So what can you do to try and convince a video game playing friend to give tabletop games a try? Well, if you don’t have the amazing PAX game library at your disposal, you are going to have to use other methods to seduce them to the dark side.
“I'd make an appeal back to my own reasons for getting heavily involved in board games,” instructs Morgan. “Back around 2006, the video game landscape was undergoing major shifts with the advent of online consoles and downloadable content (DLC). Four players on a couch became a thing of the past, while board games presented a way to reclaim that experience. At the same time, DLC made it hard for players to gauge where the ideal experience ended and the bonus content (or worse, cash grab filler) began. Here, board games could be viewed as a complete experience in one box, and that experience should be just as enjoyable ten years from now as it is today.”
The crossovers between board and video games don’t end with the fans. Morgan believes that modern tabletop designers can learn from the video game world.
“You don't need to cater to every audience in order to be successful. Once the barrier was lowered for indie video game developers, the floodgates opened,” he explains. “Suddenly there was a game for every niche audience. This has been studied in everything from The Long Tail economic theory to the 1,000 True Fans concept, and it shows up in the video game industry where developers can be financially successful while putting out such obscure gems as a dating simulator set in a pigeon high school. Board game designers have been chasing crowd-pleasing hybrids of thematic and strategic play, (See: Eclipse, Scythe) but as board gamers move past the honeymoon phase, collections tend to become well-cultivated selections of titles that each suit an ideal type of group at a specific player count. Don't be afraid to limit the range of appeal your game can have. Instead, try to create the best game ever for that narrow band of appeal.”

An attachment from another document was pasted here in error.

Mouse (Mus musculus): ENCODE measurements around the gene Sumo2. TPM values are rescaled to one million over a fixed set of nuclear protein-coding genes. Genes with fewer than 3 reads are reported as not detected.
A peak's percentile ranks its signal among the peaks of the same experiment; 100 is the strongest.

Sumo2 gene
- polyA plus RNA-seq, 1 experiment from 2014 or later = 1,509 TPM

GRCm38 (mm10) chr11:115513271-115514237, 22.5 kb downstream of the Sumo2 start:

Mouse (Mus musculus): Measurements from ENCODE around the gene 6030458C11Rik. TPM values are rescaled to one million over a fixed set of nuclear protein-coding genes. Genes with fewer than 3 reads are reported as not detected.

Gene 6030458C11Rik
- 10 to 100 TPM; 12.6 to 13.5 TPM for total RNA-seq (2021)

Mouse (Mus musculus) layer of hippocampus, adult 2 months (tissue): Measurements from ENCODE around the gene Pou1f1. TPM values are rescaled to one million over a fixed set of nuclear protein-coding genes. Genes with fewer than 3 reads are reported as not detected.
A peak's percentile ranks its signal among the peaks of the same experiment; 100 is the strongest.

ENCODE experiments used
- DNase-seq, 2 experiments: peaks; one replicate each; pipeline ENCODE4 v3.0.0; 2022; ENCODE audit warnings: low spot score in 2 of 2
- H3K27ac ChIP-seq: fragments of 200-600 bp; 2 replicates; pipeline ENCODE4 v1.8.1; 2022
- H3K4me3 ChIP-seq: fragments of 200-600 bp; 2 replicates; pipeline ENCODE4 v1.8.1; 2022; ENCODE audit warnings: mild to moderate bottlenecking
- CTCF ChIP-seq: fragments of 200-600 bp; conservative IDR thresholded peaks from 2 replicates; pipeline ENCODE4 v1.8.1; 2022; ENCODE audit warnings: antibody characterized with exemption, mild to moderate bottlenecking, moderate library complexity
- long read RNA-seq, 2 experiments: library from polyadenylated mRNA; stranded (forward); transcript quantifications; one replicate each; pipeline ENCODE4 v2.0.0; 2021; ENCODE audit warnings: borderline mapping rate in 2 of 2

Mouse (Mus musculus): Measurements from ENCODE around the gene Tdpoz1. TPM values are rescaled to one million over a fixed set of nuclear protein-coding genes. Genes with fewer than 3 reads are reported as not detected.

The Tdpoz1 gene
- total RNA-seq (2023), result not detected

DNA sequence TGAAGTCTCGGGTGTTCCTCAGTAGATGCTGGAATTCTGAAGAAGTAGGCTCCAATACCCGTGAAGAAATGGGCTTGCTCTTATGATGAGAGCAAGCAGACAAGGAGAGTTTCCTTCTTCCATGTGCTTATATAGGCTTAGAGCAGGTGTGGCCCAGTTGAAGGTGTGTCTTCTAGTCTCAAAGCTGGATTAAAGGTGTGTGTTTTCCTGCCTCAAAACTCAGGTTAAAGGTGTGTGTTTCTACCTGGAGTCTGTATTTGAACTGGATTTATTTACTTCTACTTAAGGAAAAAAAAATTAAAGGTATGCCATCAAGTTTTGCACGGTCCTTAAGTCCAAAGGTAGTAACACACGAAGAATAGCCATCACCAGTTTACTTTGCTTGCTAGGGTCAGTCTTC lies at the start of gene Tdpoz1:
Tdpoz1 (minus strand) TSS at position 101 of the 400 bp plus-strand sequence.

Although you could point out a lot of differences between the worlds of digital and analog gaming, they have more in common than not. This is probably not new to a lot of people reading this article, but some of you probably have friends that are just not that into a certain type of gaming. The truth is, they probably just haven’t been introduced to the right game yet. Listen to what they enjoy about games in general, and use that to find a game that will hit all the sweet spots for them. Despite the differences, the gulf between video and board gamers is not as vast as people assume.
What do you think about the relationship between board games and video games? Which video games capture the feeling of playing a tabletop game, or vice versa? Reach out to us on Twitter and Facebook and use the hashtag #CMONFeatureFriday to give us your thoughts.